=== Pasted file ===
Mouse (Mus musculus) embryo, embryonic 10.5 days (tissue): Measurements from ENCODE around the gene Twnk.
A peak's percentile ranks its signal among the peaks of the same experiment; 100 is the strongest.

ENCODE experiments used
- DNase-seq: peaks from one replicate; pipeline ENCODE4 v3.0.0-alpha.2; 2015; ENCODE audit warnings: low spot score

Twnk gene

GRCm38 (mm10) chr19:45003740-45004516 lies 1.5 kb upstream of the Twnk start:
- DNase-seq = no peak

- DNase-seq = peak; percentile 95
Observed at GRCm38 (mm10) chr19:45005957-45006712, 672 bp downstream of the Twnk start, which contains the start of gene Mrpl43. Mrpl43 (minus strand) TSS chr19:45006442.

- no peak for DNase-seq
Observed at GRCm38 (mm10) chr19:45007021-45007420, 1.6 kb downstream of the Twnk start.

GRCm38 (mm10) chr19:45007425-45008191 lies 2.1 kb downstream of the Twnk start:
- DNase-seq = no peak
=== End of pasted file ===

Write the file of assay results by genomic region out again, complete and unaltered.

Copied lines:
Mouse (Mus musculus) embryo, embryonic 10.5 days (tissue): Measurements from ENCODE around the gene Twnk.
A peak's percentile ranks its signal among the peaks of the same experiment; 100 is the strongest.

ENCODE experiments used
- DNase-seq: peaks from one replicate; pipeline ENCODE4 v3.0.0-alpha.2; 2015; ENCODE audit warnings: low spot score

Twnk gene

GRCm38 (mm10) chr19:45003740-45004516 lies 1.5 kb upstream of the Twnk start:
- DNase-seq = no peak

- DNase-seq = peak; percentile 95
Observed at GRCm38 (mm10) chr19:45005957-45006712, 672 bp downstream of the Twnk start, which contains the start of gene Mrpl43. Mrpl43 (minus strand) TSS chr19:45006442.

- no peak for DNase-seq
Observed at GRCm38 (mm10) chr19:45007021-45007420, 1.6 kb downstream of the Twnk start.

GRCm38 (mm10) chr19:45007425-45008191 lies 2.1 kb downstream of the Twnk start:
- DNase-seq = no peak